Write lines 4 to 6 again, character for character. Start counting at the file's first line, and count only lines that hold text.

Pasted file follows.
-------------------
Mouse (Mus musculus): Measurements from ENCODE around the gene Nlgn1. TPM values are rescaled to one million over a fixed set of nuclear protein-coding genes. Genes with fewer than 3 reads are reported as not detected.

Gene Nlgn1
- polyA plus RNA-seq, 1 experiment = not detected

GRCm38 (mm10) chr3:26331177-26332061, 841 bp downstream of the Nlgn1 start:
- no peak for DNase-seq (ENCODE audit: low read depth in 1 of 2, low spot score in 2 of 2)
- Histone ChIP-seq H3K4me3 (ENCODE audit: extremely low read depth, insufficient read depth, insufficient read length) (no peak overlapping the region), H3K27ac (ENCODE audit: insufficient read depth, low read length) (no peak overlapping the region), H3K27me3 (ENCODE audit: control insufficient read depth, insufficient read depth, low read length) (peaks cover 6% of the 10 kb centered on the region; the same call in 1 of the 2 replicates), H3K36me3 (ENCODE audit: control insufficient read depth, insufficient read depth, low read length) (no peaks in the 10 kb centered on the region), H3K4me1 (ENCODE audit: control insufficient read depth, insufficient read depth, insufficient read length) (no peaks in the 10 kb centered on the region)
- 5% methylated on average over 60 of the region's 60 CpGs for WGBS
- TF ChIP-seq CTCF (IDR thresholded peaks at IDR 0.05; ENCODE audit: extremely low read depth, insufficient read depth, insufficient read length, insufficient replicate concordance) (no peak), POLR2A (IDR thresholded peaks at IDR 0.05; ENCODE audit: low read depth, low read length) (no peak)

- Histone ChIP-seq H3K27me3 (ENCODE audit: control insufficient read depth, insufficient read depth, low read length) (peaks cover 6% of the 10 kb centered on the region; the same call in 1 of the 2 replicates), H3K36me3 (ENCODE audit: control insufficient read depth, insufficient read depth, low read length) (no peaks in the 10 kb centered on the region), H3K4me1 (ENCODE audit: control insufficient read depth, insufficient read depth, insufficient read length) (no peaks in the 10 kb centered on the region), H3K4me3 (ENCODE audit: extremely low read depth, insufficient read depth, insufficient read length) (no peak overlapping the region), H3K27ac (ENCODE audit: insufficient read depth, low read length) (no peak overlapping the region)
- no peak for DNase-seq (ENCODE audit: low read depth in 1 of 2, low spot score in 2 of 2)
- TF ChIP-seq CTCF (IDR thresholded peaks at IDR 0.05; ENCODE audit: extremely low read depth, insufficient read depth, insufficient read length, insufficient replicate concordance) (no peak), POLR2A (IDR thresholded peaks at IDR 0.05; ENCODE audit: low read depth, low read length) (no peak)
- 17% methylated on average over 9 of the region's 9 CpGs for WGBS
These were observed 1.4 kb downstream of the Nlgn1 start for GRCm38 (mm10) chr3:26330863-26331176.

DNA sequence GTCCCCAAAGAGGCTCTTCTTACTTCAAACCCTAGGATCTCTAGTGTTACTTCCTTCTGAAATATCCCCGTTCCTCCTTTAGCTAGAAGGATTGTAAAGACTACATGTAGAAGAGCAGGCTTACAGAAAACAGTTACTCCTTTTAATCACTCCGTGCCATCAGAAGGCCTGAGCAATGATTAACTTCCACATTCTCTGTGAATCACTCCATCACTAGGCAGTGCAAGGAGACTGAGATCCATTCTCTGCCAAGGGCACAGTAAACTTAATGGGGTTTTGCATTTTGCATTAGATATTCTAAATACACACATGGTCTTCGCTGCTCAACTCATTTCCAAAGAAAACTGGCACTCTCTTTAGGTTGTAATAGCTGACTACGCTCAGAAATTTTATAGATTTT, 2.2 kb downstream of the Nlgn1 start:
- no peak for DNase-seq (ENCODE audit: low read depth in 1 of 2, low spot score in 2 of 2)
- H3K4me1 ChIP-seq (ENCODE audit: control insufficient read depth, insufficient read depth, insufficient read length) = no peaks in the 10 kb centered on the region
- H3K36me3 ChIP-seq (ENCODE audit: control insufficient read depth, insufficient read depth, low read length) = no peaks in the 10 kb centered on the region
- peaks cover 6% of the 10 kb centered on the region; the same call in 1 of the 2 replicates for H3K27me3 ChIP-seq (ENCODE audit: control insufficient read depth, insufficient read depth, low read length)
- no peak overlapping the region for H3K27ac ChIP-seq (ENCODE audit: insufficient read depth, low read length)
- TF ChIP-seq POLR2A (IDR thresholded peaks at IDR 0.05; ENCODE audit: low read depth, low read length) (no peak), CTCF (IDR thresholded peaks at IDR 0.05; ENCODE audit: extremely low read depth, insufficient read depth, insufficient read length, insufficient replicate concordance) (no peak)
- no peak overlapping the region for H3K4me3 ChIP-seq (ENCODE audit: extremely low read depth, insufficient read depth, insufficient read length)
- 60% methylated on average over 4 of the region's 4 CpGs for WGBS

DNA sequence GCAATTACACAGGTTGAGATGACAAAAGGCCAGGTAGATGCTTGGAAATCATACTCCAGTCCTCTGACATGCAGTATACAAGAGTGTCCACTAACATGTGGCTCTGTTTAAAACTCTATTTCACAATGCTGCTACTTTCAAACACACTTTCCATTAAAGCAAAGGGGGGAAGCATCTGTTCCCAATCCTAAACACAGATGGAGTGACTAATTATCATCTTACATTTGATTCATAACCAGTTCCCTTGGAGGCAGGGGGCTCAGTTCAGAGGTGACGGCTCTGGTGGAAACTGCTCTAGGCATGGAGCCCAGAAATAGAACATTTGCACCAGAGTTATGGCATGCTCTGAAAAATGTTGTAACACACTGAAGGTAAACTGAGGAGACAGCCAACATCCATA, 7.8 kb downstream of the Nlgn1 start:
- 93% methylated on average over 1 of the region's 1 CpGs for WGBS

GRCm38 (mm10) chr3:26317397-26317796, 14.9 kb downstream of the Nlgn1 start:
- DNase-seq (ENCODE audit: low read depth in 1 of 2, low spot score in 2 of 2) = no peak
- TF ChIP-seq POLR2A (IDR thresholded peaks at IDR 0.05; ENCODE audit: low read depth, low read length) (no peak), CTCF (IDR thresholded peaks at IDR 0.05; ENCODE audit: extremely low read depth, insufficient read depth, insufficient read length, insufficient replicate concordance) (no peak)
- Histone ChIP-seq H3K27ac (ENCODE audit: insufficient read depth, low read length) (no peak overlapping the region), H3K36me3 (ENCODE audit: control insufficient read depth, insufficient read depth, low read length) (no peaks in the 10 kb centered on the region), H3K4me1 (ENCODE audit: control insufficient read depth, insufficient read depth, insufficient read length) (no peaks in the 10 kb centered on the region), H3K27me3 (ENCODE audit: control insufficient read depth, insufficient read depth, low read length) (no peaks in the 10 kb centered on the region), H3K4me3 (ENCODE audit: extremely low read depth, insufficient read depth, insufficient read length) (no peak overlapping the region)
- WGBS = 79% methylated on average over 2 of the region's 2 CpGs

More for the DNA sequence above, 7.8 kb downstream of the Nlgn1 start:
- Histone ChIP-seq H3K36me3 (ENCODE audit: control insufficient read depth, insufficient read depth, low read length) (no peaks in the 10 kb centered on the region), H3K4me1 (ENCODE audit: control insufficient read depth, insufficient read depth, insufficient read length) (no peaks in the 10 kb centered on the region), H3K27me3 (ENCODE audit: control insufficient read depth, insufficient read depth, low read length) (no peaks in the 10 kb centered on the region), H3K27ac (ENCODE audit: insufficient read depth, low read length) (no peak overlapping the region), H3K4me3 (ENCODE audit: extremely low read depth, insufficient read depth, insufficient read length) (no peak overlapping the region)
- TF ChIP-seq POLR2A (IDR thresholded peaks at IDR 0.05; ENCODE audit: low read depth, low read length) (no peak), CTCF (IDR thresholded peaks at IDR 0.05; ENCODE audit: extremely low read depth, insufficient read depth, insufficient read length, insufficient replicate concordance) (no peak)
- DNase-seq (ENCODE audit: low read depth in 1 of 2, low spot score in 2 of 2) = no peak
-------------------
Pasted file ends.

GRCm38 (mm10) chr3:26331177-26332061, 841 bp downstream of the Nlgn1 start:
- no peak for DNase-seq (ENCODE audit: low read depth in 1 of 2, low spot score in 2 of 2)
- Histone ChIP-seq H3K4me3 (ENCODE audit: extremely low read depth, insufficient read depth, insufficient read length) (no peak overlapping the region), H3K27ac (ENCODE audit: insufficient read depth, low read length) (no peak overlapping the region), H3K27me3 (ENCODE audit: control insufficient read depth, insufficient read depth, low read length) (peaks cover 6% of the 10 kb centered on the region; the same call in 1 of the 2 replicates), H3K36me3 (ENCODE audit: control insufficient read depth, insufficient read depth, low read length) (no peaks in the 10 kb centered on the region), H3K4me1 (ENCODE audit: control insufficient read depth, insufficient read depth, insufficient read length) (no peaks in the 10 kb centered on the region)